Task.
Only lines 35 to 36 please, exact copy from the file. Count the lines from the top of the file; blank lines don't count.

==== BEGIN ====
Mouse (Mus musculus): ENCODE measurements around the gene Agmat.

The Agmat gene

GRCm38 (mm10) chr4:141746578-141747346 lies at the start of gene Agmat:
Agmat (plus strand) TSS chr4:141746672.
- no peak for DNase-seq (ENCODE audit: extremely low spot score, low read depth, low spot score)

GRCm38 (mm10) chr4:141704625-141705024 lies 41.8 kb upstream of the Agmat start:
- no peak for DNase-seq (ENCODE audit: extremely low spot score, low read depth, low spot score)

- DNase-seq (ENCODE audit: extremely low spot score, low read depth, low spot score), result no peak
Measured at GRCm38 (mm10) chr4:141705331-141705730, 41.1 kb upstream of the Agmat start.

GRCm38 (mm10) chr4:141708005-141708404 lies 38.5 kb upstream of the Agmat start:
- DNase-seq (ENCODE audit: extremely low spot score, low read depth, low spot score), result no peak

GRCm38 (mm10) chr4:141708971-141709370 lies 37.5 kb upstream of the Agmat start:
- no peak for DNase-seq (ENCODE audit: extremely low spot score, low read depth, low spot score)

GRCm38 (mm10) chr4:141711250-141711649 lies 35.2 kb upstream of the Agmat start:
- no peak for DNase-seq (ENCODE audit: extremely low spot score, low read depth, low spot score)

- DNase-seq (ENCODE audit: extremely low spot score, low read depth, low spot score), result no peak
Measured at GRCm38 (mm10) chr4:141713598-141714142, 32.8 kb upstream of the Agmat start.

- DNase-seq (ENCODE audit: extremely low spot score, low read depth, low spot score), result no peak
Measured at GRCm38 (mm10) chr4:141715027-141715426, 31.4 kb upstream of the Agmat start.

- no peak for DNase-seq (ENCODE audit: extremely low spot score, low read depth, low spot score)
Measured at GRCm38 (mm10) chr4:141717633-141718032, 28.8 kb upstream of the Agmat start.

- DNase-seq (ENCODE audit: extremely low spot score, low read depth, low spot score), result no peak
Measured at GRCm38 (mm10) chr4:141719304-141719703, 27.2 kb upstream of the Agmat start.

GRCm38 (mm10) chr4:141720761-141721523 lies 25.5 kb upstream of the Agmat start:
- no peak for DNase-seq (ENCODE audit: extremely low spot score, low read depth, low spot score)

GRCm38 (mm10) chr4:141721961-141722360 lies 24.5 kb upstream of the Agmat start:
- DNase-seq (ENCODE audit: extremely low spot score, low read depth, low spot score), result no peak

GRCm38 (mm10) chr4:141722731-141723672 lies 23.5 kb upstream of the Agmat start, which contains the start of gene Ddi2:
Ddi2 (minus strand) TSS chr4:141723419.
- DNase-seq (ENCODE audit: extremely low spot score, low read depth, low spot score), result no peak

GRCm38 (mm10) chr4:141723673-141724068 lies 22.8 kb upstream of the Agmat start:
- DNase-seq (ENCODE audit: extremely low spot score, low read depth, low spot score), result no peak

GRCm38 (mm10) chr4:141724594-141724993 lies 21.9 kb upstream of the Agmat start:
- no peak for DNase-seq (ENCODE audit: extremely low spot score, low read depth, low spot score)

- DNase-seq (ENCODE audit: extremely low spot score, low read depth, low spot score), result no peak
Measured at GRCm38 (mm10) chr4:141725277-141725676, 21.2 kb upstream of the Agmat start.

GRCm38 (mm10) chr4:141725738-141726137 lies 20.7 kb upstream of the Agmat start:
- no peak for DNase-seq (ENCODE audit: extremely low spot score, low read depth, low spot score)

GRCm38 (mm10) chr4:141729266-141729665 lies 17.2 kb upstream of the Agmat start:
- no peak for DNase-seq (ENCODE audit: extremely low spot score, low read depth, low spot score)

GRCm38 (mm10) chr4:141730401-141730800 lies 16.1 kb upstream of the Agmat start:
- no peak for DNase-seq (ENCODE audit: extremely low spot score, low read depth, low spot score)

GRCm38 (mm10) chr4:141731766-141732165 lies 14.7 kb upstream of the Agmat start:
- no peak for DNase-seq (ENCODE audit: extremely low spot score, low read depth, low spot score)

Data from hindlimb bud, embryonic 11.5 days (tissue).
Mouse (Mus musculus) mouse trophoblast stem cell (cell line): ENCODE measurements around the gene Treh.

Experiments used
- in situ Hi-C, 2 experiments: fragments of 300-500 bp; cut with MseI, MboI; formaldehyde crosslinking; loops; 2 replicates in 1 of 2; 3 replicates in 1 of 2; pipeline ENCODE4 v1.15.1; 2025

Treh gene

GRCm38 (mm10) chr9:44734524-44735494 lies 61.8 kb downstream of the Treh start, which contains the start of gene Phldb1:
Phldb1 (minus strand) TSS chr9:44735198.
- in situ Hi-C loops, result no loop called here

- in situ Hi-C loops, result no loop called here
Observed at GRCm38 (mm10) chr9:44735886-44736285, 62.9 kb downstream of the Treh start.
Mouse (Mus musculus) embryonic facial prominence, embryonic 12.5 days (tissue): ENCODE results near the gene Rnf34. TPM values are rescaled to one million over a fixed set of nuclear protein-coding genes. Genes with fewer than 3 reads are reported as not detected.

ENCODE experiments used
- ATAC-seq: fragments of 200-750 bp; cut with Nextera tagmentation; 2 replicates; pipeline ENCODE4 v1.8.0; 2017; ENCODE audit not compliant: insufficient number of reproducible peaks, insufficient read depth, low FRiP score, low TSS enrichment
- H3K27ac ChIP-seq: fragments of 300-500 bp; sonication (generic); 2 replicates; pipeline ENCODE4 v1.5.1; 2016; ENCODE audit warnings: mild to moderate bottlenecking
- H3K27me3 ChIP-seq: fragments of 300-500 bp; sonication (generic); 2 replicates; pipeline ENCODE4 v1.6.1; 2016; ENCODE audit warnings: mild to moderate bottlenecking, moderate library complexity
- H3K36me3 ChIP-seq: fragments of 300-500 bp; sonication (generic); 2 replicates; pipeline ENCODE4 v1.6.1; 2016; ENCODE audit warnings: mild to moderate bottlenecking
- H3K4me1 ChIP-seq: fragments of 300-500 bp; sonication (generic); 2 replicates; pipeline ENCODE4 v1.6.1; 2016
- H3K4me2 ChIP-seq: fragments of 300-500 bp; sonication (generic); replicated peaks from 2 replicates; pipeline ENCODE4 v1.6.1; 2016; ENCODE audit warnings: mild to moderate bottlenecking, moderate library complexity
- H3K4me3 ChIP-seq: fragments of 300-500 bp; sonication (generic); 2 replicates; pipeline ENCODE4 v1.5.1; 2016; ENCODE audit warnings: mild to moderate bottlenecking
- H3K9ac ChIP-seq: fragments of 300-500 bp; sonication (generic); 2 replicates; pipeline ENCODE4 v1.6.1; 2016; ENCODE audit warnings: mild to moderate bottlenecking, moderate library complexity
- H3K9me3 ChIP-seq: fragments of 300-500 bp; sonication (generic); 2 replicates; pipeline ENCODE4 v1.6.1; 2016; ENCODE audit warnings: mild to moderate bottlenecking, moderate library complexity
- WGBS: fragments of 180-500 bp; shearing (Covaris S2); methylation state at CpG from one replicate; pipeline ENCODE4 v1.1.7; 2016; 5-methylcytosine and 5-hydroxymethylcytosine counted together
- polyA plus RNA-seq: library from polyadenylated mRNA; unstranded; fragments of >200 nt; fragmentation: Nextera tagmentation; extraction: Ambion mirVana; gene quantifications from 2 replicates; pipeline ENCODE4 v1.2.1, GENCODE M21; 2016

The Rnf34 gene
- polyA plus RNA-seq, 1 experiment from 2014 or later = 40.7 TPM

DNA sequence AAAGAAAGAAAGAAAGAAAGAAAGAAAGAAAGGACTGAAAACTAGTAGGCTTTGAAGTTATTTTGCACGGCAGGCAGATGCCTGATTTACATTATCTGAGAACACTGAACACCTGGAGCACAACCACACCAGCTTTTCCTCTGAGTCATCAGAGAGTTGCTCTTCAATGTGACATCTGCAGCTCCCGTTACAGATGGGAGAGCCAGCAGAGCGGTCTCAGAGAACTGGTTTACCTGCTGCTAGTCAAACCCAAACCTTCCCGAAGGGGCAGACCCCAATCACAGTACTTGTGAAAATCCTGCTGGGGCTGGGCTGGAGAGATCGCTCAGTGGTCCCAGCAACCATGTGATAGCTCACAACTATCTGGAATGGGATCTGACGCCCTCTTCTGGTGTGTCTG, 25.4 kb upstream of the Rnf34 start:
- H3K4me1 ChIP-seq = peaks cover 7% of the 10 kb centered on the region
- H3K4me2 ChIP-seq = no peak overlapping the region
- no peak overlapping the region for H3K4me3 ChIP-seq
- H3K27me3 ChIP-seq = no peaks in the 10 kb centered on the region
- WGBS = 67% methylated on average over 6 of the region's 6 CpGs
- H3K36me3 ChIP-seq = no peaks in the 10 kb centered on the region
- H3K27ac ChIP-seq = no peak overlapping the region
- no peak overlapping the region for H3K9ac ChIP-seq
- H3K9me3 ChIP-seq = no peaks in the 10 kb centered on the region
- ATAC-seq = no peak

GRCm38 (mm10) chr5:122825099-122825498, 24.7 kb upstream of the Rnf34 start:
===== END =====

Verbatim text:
- DNase-seq (ENCODE audit: extremely low spot score, low read depth, low spot score), result no peak
Measured at GRCm38 (mm10) chr4:141725277-141725676, 21.2 kb upstream of the Agmat start.